Tags: NSA/Surveillance | Twitter | messages | privacy | social media | NSA

Twitter Scraps Plans to Encrypt Direct Messages

Wednesday, 19 Mar 2014 12:40 PM

By Aaron Stern

Twitter has abandoned plans to encrypt its private messaging system.

The New York Times reported in October that Twitter had begun developing an encryption system for the direct messages its users send to one another in an effort to make it harder for spying agencies to access private data without a court order.

That project was reportedly started in response to the National Security Agency (NSA) spying scandal, but Twitter has since abandoned the initiative, according to The Verge.

Twitter’s vast social media platform is largely public, but users can send each other private messages that no one else is supposed to be able to see. The Times reported last year that Twitter disdains the government’s surveillance program, and was among a handful of tech companies to resist requests for information that were made as a part of the NSA’s PRISM program.

Though Twitter hasn’t said why it pulled the plug on the project that would encrypt those private messages, The Verge speculates it isn’t because the social media giant has changed its stance on user privacy but may instead be because Twitter is considering other far-reaching changes in its platform and isn’t sure where the its encryption plans fit into future systems.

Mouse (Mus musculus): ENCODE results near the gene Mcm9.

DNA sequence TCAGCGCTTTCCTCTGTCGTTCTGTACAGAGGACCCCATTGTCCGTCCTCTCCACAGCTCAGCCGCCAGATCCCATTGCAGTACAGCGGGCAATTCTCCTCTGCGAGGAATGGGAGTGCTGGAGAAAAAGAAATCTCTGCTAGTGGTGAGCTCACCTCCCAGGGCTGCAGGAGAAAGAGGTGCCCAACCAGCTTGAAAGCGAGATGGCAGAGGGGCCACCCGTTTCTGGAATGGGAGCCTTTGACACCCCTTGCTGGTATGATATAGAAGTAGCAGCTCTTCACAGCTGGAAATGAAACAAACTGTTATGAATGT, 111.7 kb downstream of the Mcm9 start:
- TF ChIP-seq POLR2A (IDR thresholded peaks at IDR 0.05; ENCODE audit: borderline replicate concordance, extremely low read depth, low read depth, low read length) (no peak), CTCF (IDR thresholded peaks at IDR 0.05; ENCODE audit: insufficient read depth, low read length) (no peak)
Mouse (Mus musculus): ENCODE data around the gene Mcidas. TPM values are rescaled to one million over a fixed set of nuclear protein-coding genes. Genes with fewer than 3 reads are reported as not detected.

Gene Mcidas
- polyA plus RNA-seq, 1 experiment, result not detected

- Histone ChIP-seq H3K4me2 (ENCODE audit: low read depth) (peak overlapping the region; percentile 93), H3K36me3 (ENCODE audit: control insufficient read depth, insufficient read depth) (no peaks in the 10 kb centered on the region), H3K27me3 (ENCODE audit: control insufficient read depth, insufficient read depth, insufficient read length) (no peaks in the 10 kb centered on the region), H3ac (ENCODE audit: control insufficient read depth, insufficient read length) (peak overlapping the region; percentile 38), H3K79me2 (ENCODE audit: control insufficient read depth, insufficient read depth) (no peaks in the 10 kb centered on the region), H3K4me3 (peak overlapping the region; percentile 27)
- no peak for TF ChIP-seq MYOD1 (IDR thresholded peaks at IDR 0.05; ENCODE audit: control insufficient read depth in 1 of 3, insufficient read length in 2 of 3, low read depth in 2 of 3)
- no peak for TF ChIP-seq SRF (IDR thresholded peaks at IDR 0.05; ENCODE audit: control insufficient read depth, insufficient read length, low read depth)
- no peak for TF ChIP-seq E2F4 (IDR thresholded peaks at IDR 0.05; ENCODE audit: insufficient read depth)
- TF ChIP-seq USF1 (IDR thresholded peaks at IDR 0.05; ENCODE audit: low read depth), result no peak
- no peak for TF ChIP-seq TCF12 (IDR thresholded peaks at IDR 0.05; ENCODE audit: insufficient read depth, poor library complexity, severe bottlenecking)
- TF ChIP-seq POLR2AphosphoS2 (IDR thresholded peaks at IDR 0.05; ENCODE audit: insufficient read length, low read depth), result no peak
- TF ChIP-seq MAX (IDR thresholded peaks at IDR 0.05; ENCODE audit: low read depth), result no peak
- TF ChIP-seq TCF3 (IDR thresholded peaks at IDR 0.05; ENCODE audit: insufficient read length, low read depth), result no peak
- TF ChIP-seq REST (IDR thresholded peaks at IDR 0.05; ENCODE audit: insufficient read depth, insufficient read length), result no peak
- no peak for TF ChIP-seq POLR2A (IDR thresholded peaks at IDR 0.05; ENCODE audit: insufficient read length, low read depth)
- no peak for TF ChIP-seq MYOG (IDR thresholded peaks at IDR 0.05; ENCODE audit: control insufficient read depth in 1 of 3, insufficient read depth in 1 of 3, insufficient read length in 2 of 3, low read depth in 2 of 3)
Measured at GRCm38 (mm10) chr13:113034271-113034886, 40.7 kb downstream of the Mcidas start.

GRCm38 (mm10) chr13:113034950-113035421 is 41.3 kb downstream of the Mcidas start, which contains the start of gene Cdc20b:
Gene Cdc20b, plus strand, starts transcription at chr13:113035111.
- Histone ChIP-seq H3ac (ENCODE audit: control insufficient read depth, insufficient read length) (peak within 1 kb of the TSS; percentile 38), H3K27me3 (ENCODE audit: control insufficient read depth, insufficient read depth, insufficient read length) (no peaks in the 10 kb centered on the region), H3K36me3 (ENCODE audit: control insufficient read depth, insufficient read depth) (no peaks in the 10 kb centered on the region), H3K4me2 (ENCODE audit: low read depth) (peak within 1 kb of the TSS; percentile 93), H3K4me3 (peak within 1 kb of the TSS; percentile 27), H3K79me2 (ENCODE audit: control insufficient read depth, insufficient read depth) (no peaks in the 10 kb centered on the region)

Meanwhile, Business Insider reports that other privacy-centric social media apps and platforms like Confide, Wickr, and Glympse are emerging to cater to users wary of unwittingly sharing their personal information with the government.

And while Twitter is apparently no longer pursuing the previously reported project, Business Insider says Twitter is enhancing the privacy of its platform in other ways and has since January been encrypting the email it sends to its users.

Twitter isn’t the only tech company that the NSA has covertly targeted. The Verge reported last year that the government secretly obtained information from the likes of Google, Yahoo and AOL, gathering data that could have stayed secret if it had been encrypted.

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